Blackrock Neurotech is also working on language applications for BCIs. Instead of using signals sent to speech muscles like the UCSF trial, the company has created a system based on imagined handwriting: you mentally picture writing an 'A', and the system converts it to written text using an algorithm developed by Stanford University. It currently works at around 90 characters per minute, and the company hopes it could eventually take it up to 200 – around the same speed as the average person writes by hand.

The system is perhaps one of the closest to commercialisation, and is likely to be used by people with condition such as amyotrophic lateral sclerosis (ALS), a terminal disease also known as Lou Gerig's or motor neurone disease. In its later stages, ALS can cause locked-in syndrome, where a person can't use any of their muscles to move, speak, swallow or even blink. At the same time, their mind remains as active as it always was. BCIs, such as Blackrock Neurotech's, are intended to offer a way for people with ALS or locked-in syndrome, which can also be caused by certain strokes, to continue communicating.

"We've had cases where the neural interface has spelled a word that the auto-speller kept correcting, and the participants indicated that it was a word that they had created when they started dating [their partner]. The neural interface was able to find a word that only two people in the world knew – so Siri, eat your heart out. But we will benefit from the connection to auto correction tools and machine learning helps these kind of devices get a lot better," Marcus Gerhardt, CEO and co-founder of Blackrock Neurotech told ZDNet. The system currently runs at 94% accuracy, rising to 99% accuracy once auto-correction is applied.

Though they're at a relatively early stage of development, the potential for language BCIs to improve the quality of life of patients with conditions that render them currently unable to speak is clear. While the technologies that underpin BCIs have made great strides in recent years and BCIs themselves have become faster at translating intended speech into words on a screen, much more work is needed before systems can be deployed to patient populations at large.

Needless to say, due to the novelty of BCI systems, there are concerns over data privacy and ownership that need to be addressed before widespread commercialisation. (For those worried about people's minds being read against their will, this technology is not there for that reason. Users have to actively engage with the system by intending to speak – deliberately thinking about writing or moving muscles, for example – rather than by simply imagining speech in their head.)

Because BCIs are so new, more knowledge is also needed about their use over the long term. There's the practical consideration about how long electrodes will happily remain functional in the not-very-conducive-to-electrodes environment of the brain: Blackrock Neurotech's arrays have been in situ in humans for seven years, and the company believes 10 years is feasible.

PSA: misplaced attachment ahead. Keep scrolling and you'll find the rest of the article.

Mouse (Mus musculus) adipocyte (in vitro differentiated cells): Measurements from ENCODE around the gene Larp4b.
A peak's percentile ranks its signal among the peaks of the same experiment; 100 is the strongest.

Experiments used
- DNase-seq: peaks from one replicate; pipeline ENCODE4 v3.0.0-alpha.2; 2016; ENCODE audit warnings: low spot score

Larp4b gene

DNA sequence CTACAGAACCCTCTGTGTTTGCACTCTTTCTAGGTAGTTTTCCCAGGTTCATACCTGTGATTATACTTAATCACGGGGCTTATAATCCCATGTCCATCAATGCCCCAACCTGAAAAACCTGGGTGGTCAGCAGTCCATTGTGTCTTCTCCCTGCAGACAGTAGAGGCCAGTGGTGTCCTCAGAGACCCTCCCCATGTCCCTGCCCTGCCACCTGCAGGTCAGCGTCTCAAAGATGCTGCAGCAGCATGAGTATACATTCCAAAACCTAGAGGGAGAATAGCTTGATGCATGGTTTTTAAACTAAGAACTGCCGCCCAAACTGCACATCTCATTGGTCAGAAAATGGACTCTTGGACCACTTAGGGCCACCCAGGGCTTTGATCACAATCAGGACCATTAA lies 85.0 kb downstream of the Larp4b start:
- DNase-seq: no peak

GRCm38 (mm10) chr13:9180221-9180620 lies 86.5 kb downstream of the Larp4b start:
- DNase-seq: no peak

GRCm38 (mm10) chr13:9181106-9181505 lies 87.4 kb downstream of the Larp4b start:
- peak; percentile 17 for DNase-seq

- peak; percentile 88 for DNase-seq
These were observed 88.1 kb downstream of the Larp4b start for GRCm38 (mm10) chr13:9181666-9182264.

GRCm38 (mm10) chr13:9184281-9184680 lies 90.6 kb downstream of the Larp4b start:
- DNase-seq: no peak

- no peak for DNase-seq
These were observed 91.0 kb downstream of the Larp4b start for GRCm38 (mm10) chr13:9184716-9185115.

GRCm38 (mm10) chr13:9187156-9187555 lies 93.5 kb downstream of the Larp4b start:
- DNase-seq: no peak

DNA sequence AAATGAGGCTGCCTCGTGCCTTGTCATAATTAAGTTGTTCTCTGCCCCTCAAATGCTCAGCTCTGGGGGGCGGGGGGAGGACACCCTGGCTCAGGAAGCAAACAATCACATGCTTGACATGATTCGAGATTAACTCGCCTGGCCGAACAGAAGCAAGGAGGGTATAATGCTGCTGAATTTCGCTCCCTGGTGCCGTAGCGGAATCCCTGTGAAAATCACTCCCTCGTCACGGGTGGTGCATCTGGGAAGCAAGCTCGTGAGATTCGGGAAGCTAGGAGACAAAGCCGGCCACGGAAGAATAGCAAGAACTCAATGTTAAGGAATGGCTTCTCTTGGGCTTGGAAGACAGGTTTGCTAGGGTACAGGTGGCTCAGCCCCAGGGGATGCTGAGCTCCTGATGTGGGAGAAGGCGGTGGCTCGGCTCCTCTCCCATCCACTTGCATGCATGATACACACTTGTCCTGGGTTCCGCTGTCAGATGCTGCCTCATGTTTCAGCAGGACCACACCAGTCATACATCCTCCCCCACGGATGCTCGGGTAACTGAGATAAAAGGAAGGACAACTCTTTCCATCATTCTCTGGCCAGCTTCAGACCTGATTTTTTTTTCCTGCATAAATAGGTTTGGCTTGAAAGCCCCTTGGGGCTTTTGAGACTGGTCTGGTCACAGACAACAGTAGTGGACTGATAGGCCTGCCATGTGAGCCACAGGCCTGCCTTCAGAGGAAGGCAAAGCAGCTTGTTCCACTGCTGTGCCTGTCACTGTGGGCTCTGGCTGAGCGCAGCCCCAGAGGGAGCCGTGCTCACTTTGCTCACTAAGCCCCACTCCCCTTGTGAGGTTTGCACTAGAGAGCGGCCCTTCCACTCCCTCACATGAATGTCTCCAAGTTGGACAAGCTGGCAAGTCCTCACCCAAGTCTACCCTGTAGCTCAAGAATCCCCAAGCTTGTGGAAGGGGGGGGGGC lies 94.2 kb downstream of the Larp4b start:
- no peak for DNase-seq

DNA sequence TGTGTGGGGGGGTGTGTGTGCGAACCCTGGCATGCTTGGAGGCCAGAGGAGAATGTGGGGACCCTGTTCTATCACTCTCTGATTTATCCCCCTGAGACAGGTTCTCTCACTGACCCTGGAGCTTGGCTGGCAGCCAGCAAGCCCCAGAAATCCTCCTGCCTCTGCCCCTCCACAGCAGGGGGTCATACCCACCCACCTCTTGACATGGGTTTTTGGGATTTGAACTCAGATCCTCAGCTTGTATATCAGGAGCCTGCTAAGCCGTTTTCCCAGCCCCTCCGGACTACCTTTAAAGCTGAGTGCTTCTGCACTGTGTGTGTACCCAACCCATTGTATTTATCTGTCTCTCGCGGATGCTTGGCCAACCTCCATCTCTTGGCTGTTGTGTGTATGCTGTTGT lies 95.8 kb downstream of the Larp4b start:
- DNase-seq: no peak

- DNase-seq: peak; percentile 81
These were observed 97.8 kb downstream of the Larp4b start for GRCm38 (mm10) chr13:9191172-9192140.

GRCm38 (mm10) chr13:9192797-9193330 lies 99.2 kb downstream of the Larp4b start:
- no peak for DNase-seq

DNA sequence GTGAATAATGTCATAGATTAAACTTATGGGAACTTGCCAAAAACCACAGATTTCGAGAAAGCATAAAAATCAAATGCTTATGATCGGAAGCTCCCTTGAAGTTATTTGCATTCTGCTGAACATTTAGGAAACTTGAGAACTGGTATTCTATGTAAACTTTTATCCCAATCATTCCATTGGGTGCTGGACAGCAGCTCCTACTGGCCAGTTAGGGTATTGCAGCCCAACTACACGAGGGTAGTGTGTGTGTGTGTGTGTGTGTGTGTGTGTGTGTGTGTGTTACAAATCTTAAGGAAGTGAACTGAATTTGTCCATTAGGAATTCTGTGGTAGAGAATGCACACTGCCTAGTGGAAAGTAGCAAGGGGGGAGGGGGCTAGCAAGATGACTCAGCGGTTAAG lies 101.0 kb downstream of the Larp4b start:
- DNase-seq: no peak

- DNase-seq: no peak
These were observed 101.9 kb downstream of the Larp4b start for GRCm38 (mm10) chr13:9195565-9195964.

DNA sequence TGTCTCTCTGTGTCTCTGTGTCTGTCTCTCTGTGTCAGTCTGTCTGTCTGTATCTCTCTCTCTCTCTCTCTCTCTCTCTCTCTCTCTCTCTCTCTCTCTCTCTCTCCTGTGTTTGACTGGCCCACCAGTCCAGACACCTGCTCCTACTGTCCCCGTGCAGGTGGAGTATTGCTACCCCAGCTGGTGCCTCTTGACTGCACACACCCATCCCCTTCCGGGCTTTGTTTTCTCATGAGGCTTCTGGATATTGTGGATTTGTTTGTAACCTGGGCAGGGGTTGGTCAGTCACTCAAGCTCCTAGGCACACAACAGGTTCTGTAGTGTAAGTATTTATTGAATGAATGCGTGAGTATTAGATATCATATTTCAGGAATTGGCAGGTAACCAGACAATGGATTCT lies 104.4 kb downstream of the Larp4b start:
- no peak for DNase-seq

There's also the question of long-term support, according to Mariska Vansteensel, assistant professor at UMC Utrecht's Brain Center. Regular adjustments in parameter settings will be needed to optimise systems in response to disease changes or other situations that could affect brain activity, as well as user preferences. Hardware might need replacing or updating, too. As yet, there's no agreed framework on who should manage BCI support over the long term.

SEE: This mind-controlled concept car lets you switch radio stations just by thinking about it

Perhaps the most pressing challenge for technologies like Blackrock Neurotech's and UCSF's is they're aimed at relatively small populations of patients. At the same time, the systems themselves are specialised and expensive, and need equally specialised and expensive neurosurgery to install. If language BCIs do make it to commercialisation, their costs could mean they don't reach those who need them most.

"The topic of accessibility requires significant attention," Vansteensel told ZDNet. "If and when language BCIs are going to be made commercially available, we (and with that I mean society as a whole) need to make sure that they are accessible to all potential end-users, and not only to the more privileged. This requirement obviously also applies to the continued support that is associated with the use of the BCIs," she added.

According to Blackrock Neurotech's Gerhardt, an uptick in government funding for conditions like ALS is likely to make the development of BCIs more feasible, despite the economic challenges.

"Right now, we're quite hopeful that we'll be able to provide this technology to patient populations, such as those with locked-in syndrome due to ALS, who have a life expectancy in the range of two to five years. It's very, very tough to make an economic case for that, but we feel a certain moral obligation to provide this kind of technology," Gerhardt said.

"We've got to take this research-level software and make it a robust business-level and medical-level software. We're working on that as we speak. It's not going to take decades and it may not even take years."